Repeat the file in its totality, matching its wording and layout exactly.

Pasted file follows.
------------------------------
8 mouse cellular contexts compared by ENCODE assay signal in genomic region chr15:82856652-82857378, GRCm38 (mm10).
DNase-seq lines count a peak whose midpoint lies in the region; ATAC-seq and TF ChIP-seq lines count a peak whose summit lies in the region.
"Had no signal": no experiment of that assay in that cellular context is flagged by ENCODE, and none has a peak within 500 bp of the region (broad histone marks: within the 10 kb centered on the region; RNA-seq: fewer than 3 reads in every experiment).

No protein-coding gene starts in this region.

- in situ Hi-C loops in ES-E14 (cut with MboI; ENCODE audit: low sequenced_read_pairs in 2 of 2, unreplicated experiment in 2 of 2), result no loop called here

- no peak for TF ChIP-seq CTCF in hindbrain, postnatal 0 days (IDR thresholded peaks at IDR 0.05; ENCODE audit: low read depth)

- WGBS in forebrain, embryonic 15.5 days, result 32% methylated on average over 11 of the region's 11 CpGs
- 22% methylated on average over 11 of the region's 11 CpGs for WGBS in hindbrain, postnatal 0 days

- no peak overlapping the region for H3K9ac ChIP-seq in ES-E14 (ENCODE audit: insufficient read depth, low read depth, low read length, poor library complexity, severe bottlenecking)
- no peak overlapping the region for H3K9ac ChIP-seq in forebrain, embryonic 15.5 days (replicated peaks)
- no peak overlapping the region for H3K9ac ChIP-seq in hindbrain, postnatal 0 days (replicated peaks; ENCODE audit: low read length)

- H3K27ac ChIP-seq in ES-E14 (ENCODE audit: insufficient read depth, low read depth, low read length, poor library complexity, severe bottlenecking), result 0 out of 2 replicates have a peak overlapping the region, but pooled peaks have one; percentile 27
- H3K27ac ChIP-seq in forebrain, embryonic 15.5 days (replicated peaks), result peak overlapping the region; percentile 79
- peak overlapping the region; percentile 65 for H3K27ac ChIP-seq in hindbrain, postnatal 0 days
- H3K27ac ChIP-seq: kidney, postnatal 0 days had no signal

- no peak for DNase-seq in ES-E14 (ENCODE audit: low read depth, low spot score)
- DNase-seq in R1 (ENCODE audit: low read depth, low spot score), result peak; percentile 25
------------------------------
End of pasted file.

8 mouse cellular contexts compared by ENCODE assay signal in genomic region chr15:82856652-82857378, GRCm38 (mm10).
DNase-seq lines count a peak whose midpoint lies in the region; ATAC-seq and TF ChIP-seq lines count a peak whose summit lies in the region.
"Had no signal": no experiment of that assay in that cellular context is flagged by ENCODE, and none has a peak within 500 bp of the region (broad histone marks: within the 10 kb centered on the region; RNA-seq: fewer than 3 reads in every experiment).

No protein-coding gene starts in this region.

- in situ Hi-C loops in ES-E14 (cut with MboI; ENCODE audit: low sequenced_read_pairs in 2 of 2, unreplicated experiment in 2 of 2), result no loop called here

- no peak for TF ChIP-seq CTCF in hindbrain, postnatal 0 days (IDR thresholded peaks at IDR 0.05; ENCODE audit: low read depth)

- WGBS in forebrain, embryonic 15.5 days, result 32% methylated on average over 11 of the region's 11 CpGs
- 22% methylated on average over 11 of the region's 11 CpGs for WGBS in hindbrain, postnatal 0 days

- no peak overlapping the region for H3K9ac ChIP-seq in ES-E14 (ENCODE audit: insufficient read depth, low read depth, low read length, poor library complexity, severe bottlenecking)
- no peak overlapping the region for H3K9ac ChIP-seq in forebrain, embryonic 15.5 days (replicated peaks)
- no peak overlapping the region for H3K9ac ChIP-seq in hindbrain, postnatal 0 days (replicated peaks; ENCODE audit: low read length)

- H3K27ac ChIP-seq in ES-E14 (ENCODE audit: insufficient read depth, low read depth, low read length, poor library complexity, severe bottlenecking), result 0 out of 2 replicates have a peak overlapping the region, but pooled peaks have one; percentile 27
- H3K27ac ChIP-seq in forebrain, embryonic 15.5 days (replicated peaks), result peak overlapping the region; percentile 79
- peak overlapping the region; percentile 65 for H3K27ac ChIP-seq in hindbrain, postnatal 0 days
- H3K27ac ChIP-seq: kidney, postnatal 0 days had no signal

- no peak for DNase-seq in ES-E14 (ENCODE audit: low read depth, low spot score)
- DNase-seq in R1 (ENCODE audit: low read depth, low spot score), result peak; percentile 25